So, needless to say, we were both totally excited when the Butterfly Bakery in Clifton, NJ, contacted me about sampling and reviewing some of their gluten-free baked goods.

Funnily enough, the Butterfly Bakery started out of owner Brenda Isaac’s desire to create tasty baked goods for her dietary-restricted mother. Isaac’s mother was a diabetic, so she started experimenting with sugar-free baked goods in 1998. Fourteen years later, the Butterfly Bakery now has multiple lines that include gluten-free, no sugar added and 100% whole grain.

Naturally, the question on everyone’s mind is…gluten free baked goods? So how do they taste? Well, not half bad! The Butterfly Bakery sent me a package of chocolate chip cookies and a package of blueberry mini muffins to taste. When they arrived, it was clear they did not hold up to shipping well–some of the cookies had started to crumble and a couple of the muffin tops had separated from the base. Otherwise, though, they were in decent shape (as in, not a package of crumbs.)

See? Only the top couple of cookies took the brunt of the damage. (This is how they arrived.)

Luckily, they tasted better than they looked. Of course, as soon as the package arrived, Mom and I dug right in. It was like Celiac Christmas. The cookies actually had a really nice nutty, almondy flavor, though they were nut-free. (Most likely, the flavor came from the brown sugar or the Teff flour in the recipe–more on that in a minute.) I was, admittedly, surprised by how addictive these cookies were! The downside, though, was the texture.  The crumbling in the package was not a one-time fluke. They had a really nice flavor, but they were too messy to eat. We literally stood over the sink as we nibbled on them to catch the crumbs. Perhaps the recipe could benefit from some kind of extra binder, like honey or molasses. Then again, maybe it’s a trade-off for the freshness. (Many packaged gluten-free cookies are more processed; these are pretty much oven-to-door.) And if that’s the case, I can handle that.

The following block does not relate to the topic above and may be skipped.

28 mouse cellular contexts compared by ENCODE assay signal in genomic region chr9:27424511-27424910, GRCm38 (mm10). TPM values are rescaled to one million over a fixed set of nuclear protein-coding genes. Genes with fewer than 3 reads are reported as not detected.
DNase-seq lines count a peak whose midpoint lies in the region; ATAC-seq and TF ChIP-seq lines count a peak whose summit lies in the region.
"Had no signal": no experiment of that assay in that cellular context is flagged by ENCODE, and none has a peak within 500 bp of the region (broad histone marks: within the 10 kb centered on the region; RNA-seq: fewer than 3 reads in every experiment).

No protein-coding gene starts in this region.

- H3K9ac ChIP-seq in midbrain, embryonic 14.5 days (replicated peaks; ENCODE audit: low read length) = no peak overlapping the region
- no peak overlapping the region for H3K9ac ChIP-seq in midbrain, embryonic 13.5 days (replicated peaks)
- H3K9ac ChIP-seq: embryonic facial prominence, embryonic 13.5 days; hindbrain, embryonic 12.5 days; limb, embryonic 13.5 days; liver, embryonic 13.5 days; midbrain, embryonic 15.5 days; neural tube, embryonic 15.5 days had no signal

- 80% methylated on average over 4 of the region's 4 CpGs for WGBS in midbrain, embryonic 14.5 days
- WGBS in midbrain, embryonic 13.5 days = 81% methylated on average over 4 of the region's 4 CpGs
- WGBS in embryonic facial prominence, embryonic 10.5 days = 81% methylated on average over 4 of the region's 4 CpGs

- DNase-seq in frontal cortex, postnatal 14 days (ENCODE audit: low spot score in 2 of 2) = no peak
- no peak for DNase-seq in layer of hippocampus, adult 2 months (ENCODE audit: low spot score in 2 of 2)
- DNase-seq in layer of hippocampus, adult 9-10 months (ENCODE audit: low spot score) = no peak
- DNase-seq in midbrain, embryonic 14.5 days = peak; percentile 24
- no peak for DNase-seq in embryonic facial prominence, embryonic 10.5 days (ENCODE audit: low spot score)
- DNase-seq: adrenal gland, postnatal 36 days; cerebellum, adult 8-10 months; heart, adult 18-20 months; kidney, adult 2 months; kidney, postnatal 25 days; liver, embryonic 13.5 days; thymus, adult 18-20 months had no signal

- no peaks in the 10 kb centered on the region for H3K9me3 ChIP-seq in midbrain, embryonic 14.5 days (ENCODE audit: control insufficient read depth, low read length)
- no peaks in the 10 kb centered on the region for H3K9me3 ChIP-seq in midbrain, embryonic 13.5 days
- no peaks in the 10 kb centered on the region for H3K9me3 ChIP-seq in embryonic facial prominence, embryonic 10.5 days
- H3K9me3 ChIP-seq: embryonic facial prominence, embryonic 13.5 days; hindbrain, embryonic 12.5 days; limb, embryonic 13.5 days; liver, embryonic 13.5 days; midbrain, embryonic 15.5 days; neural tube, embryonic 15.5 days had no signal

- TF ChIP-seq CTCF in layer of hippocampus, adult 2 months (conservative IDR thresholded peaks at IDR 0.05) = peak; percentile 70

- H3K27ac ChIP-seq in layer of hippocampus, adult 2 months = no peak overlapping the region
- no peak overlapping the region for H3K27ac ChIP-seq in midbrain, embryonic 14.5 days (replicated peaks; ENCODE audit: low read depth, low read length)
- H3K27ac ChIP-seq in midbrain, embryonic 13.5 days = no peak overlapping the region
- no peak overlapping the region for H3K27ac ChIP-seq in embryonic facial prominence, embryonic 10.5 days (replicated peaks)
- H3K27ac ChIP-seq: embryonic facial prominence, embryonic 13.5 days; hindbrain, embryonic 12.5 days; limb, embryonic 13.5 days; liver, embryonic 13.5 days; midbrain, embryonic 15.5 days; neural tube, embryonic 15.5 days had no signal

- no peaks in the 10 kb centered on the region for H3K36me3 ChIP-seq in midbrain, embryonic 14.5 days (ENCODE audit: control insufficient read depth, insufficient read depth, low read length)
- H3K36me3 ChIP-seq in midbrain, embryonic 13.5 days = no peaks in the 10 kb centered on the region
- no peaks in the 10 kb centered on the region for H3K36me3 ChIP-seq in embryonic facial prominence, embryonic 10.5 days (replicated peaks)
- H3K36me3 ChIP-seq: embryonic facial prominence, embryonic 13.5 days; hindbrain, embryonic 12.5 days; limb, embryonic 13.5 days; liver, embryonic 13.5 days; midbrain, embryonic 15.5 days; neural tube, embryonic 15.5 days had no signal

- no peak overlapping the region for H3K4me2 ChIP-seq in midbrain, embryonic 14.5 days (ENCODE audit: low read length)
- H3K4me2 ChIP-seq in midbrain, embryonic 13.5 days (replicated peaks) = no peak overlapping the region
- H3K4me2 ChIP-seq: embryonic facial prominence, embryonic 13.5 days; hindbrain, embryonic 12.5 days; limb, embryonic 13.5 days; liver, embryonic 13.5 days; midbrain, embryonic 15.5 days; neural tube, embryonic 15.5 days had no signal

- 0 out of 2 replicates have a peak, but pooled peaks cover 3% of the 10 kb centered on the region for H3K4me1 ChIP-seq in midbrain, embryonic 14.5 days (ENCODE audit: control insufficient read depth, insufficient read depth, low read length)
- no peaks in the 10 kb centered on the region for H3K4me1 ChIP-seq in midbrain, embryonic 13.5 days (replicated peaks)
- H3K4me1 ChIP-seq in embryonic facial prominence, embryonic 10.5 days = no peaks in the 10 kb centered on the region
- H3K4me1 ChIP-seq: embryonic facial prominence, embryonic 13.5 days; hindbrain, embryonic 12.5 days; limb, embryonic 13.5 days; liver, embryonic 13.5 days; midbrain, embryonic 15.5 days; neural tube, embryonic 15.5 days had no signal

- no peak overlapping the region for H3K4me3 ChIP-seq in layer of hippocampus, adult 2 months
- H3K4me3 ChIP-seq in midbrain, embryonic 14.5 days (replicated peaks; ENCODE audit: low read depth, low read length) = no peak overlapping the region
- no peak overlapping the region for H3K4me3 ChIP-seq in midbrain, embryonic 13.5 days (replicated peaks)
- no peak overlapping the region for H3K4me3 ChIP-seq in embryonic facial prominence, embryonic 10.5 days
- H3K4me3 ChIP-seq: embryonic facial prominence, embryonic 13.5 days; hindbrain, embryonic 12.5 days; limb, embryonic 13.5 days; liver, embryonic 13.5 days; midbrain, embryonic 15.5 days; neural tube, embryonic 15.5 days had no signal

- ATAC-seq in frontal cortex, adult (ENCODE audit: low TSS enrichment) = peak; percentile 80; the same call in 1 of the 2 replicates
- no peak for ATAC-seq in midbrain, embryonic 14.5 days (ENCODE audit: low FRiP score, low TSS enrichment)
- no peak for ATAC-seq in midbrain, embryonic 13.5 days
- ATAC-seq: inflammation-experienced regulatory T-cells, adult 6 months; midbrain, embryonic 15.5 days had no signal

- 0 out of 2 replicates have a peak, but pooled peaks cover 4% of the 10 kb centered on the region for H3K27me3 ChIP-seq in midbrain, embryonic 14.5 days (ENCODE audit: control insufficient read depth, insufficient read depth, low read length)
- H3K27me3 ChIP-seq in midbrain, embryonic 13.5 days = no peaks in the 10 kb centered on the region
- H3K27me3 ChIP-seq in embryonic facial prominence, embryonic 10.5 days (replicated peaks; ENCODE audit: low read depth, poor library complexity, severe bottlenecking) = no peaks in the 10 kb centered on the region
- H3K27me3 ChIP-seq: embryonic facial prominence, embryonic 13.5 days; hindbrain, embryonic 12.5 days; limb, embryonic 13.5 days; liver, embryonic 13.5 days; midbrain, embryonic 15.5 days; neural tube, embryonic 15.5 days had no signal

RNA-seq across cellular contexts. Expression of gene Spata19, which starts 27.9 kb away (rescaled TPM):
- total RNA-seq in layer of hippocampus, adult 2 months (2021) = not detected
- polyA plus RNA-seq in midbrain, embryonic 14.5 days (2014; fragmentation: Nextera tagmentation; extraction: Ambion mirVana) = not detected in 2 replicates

Some of the tops were dented, while a couple (like the one down in front) were totally separated. But really, the top’s the best part of the muffin anyway, so it’s kind of like they were doing the dirty work for us!

Fun discovery: the cookies actually benefit from refrigeration. Instead of leaving them out on the counter, we refrigerated them (also instead of just eating the whole batch.) When I ate another one after it had been in the fridge overnight, it held together much better and was much easier (and even tastier!) to eat. So fridge=happy gluten-free cookies. The flavors were more pronounced, and the overall cookie had a better, chewier bite.

I wasn’t quite as enamored with the muffins. They looked just like any other packaged blueberry mini muffins you’d buy at the store (minus the shifting tops), but the texture was a bit more…off. The muffins were grainier and grittier than a regular wheat-based muffin and, like the cookies, fell apart easily. These were more obviously gluten-free. That being said, they were still chewy and sweet and tasted like a blueberry muffin. I wouldn’t buy them over regular muffins, but they’re still a solid option for those who maintain a gluten-free diet. My mom liked them enough to finish off the package while I was on vacation. I have a feeling they became more than a couple breakfasts.

So…their secret to gluten-free baking? They use teff flour, a flour ground from an Ethiopian grain similar to quinoa or millet.  Both the light and dark varieties of teff have a nutty flavor: the white teff has a chestnut-like flavor while the darker teff can have an almost hazelnut-like flavor. (And there we may have some of the nutty flavor in the cookies!)

Teff has 14% more protein than normal wheat flour and is full of other nutrients like potassium, vitamin B, iron, thiamin and calcium. It is also high in fiber and naturally gluten-free.